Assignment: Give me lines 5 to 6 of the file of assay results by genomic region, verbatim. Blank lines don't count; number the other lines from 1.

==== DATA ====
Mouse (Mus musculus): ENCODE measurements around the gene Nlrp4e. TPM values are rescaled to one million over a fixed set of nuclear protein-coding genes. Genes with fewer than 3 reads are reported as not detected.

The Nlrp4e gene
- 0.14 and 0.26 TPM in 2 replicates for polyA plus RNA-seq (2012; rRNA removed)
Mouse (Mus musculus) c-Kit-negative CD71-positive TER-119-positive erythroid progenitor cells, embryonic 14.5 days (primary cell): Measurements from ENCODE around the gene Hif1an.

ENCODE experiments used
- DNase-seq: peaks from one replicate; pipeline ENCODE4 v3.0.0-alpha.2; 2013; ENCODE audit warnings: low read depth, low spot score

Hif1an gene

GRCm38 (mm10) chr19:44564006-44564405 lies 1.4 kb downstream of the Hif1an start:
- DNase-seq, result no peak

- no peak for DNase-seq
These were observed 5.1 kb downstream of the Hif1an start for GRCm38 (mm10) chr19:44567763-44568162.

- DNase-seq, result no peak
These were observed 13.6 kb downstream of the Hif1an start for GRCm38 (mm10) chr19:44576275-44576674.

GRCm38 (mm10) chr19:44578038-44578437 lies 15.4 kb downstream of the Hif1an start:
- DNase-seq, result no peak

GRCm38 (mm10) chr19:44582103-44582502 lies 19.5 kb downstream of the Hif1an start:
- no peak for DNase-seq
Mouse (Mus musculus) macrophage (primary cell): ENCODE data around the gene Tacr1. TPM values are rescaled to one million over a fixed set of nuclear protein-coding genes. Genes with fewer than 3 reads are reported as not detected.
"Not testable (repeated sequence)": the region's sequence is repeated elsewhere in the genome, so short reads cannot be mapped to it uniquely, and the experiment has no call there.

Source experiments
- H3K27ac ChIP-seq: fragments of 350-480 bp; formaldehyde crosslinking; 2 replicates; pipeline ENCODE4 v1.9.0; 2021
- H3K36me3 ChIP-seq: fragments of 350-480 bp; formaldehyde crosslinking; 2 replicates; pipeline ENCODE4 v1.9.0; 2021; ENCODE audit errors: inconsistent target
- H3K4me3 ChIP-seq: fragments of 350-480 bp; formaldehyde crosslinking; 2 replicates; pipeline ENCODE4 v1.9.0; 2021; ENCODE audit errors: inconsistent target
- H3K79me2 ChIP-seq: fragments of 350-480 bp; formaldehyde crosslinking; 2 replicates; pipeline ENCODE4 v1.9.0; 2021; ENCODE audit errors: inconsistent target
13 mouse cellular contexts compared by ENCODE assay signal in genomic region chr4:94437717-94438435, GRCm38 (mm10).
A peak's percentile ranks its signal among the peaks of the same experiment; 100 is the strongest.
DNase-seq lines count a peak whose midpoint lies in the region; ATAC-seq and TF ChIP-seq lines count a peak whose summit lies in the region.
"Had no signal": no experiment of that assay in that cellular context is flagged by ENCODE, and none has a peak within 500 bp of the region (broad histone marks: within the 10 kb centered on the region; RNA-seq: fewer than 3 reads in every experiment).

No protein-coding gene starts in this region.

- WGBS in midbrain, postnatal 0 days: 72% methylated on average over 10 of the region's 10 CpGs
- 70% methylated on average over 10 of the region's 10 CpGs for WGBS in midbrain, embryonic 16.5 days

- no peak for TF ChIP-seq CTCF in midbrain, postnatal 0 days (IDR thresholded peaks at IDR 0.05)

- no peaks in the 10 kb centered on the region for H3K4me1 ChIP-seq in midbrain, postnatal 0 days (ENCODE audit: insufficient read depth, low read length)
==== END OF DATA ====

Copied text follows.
ENCODE experiments used
- DNase-seq: peaks from one replicate; pipeline ENCODE4 v3.0.0-alpha.2; 2013; ENCODE audit warnings: low read depth, low spot score